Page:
Evan Silva


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Matchups: Divisional Round

Thursday, January 13, 2011

At least three of the four wild-card round games were thrillers, setting the bar high for the divisional round. This is typically the most exciting weekend of football during the NFL season, though, so expectations were already innately lofty.

Looking at this weekend's slate, I only see one game that has serious blowout potential: Jets-Pats on Sunday night. Oddly, Saturday's schedule is the most enticing. Although I clearly expect the Packers to win (I picked them as Super Bowl champs during the preseason), Green Bay-Atlanta probably has the highest scoring potential of the divisional round. Steelers-Ravens projects as the lowest-scoring affair.

4:30 ET Saturday: Ravens @ Steelers

When the Ravens Have the Ball

Facing a Steelers defense that dominates in the trenches and on both edges, the Ravens' best area to attack is the perimeter. Corner Bryant McFadden is the weak link in the Pittsburgh secondary. Bookend Ike Taylor often "shadows" No. 1 receivers, and will likely follow Anquan Boldin for most of Saturday's game. Baltimore play-caller Cam Cameron can create favorable matchups by spreading out the defense with three- and four-receiver sets, allowing quarterback Joe Flacco to pick on McFadden when he's in man coverage on Derrick Mason, T.J. Houshmandzadeh, or Donte' Stallworth. A short passing game in which Flacco gets the football out quickly could also mitigate Steelers outside rushers LaMarr Woodley and James Harrison's impact on the game.

The Steelers held Ravens tailback Ray Rice to 3.06 yards per carry and no touchdowns in two meetings this season. Rice was also a non-factor in the passing game, catching three passes for 27 yards combined. Cameron can't afford to abandon his most dynamic player again, even if the matchup is unfavorable. Though Rice is unlikely to have success inside the tackles, the Ravens can keep him dangerous by getting him the ball in space. Rice doesn't have to be the focal point of Cameron's game plan, but he must stay involved with 15-20 touches on the defensive exterior.

When the Steelers Have the Ball

Playing the most efficient football of his life, Steelers quarterback Ben Roethlisberger compiled an 11-to-2 touchdown-to-interception ratio in final eight regular season games. It's more impressive when you consider Big Ben stayed highly aggressive, averaging 8.21 yards per throw in his last seven outings. A big reason for Pittsburgh's increasingly dangerous passing attack has been the emergence of Pro Bowl snub Mike Wallace. Clearly surpassing Hines Ward as Roethlisberger's go-to receiver, the deep threat leads the NFL in 20-plus yard receptions and the AFC in yards-per-catch average. Wallace also tied John Stallworth's franchise record with seven 100-yard games during the regular season. He'll command Baltimore's defensive attention on Saturday.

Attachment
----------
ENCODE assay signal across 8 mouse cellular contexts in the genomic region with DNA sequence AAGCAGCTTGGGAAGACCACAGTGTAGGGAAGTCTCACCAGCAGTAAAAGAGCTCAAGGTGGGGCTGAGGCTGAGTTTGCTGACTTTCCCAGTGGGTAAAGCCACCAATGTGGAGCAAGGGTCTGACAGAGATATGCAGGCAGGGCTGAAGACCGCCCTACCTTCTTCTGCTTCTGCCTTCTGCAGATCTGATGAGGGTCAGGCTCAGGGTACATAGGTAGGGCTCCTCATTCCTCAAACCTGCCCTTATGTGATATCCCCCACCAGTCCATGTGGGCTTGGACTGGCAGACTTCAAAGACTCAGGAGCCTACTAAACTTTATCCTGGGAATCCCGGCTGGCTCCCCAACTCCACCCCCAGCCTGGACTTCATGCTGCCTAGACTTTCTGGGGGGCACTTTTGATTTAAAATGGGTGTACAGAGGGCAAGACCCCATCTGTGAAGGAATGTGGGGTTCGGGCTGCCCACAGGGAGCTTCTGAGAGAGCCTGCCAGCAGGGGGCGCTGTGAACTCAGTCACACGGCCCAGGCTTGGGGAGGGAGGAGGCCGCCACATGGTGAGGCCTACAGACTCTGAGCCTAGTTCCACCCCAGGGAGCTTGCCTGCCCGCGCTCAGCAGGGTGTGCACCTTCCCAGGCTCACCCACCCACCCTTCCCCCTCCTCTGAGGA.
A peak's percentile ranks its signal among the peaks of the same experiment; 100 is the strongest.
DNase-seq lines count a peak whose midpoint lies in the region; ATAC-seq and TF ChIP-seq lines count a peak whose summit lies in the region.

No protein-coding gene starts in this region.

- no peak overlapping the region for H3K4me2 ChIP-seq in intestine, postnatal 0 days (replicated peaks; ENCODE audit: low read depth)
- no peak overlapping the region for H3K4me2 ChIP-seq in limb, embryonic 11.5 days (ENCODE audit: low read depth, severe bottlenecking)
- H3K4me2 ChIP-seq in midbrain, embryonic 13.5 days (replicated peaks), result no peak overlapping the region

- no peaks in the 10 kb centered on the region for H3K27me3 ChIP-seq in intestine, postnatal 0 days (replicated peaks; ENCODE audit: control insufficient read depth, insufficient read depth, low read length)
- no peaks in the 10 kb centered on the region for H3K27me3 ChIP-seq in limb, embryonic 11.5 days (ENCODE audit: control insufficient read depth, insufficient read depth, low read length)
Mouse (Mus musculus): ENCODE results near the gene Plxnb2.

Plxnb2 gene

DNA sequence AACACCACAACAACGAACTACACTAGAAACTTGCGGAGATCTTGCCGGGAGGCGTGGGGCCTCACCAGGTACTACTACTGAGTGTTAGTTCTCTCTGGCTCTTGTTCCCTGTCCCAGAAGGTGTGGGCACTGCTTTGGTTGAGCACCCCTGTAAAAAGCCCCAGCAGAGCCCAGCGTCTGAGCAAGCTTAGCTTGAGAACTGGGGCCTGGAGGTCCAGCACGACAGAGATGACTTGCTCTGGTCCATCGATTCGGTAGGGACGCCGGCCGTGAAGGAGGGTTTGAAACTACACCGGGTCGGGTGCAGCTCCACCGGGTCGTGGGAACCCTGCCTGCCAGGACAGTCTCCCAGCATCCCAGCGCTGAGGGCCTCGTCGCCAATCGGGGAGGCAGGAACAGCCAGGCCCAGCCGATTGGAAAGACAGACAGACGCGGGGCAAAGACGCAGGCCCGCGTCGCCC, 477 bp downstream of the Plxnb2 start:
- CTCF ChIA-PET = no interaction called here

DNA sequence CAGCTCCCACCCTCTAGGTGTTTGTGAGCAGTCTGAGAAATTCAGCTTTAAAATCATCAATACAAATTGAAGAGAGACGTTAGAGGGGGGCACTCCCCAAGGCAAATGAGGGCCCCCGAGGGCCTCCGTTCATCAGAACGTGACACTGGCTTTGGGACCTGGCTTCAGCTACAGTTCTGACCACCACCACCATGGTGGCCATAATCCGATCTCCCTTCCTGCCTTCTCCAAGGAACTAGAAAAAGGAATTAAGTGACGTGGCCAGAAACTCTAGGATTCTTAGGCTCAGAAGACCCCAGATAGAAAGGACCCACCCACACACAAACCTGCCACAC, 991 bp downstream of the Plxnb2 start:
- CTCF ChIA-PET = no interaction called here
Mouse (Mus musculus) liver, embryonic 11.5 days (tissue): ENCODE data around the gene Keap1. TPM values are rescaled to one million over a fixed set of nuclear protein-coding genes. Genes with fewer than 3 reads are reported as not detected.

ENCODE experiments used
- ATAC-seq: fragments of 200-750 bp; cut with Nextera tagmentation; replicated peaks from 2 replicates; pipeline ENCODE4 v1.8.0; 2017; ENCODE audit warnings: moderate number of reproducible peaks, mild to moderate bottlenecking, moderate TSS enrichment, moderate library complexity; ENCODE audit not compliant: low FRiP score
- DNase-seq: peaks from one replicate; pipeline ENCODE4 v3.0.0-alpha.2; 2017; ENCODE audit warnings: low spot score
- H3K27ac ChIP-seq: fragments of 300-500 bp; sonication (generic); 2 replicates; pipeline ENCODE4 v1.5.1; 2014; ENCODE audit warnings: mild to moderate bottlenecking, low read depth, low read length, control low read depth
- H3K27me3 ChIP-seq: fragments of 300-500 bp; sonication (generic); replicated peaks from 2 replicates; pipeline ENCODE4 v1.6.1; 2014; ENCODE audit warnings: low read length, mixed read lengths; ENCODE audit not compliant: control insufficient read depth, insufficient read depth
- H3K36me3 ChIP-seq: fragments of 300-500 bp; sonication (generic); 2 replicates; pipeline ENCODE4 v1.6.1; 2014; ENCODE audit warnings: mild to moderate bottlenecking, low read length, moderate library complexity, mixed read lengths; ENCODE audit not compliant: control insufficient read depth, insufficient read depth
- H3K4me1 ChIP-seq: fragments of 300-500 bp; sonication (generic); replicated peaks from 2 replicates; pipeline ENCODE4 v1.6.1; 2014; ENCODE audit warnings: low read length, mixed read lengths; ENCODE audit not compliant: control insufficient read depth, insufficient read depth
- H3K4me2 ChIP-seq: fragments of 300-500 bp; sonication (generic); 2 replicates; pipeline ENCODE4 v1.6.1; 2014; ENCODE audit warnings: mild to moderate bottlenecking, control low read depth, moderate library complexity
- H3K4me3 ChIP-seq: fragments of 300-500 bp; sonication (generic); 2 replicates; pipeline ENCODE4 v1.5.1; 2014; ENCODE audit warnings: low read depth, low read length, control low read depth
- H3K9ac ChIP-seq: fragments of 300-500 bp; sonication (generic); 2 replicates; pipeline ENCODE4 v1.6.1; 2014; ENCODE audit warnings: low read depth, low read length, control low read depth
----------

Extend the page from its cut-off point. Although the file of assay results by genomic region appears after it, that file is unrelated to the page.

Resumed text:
These AFC North teams split the regular season series, and for the Steelers there was a stark contrast in run-to-pass ratio in the two affairs. Pittsburgh threw 38 times compared to 24 rushes in its Week 13 win over Baltimore, but had 21 passes to 27 runs in a Week 4 loss. Though the disparity was due mostly to Roethlisberger's suspension from the first game, it's fair to believe the Steelers are better off attacking the Ravens through the air. Baltimore held Steelers running back Rashard Mendenhall to 2.82 yards per carry this season, and in his career Mendenhall's average is 3.03 against the Ravens. Pittsburgh is more likely to keep the chains moving with the pass.


Baltimore coach John Harbaugh is coming off his fourth career playoff win in six tries, but he is 2-5 all time against the Steelers. Just one of those seven games was decided by more than four points, so history says this one's going to be close. In three seasons as Ravens head coach, Harbaugh is just 12-12 in games decided by a touchdown or less. His overall record is 36-18

Steelers coach Mike Tomlin's only two losses to Harbaugh have come without Ben Roethlisberger, due to injury or suspension. Tomlin is 6-0 all time against the Ravens when Big Ben starts. Tomlin also has bulletin board material after Ravens defensive end Terrell Suggs showed up to practice Wednesday donning a t-shirt that flipped the bird to Pittsburgh.


Billy Cundiff

We mentioned that scoring in Ravens-Steelers is likely to be tight. The oddsmakers agree, tabbing Pittsburgh as a three-point favorite. So if the game goes as expected, special teams could play a major role. Ravens kicker Billy Cundiff tied a league record with 40 regular season touchbacks, and including the playoffs has drilled 29 of his 32 field goal tries. Steelers kicker Shaun Suisham was signed off the street at midseason, so Baltimore has an obvious edge in this area.

Emmanuel Sanders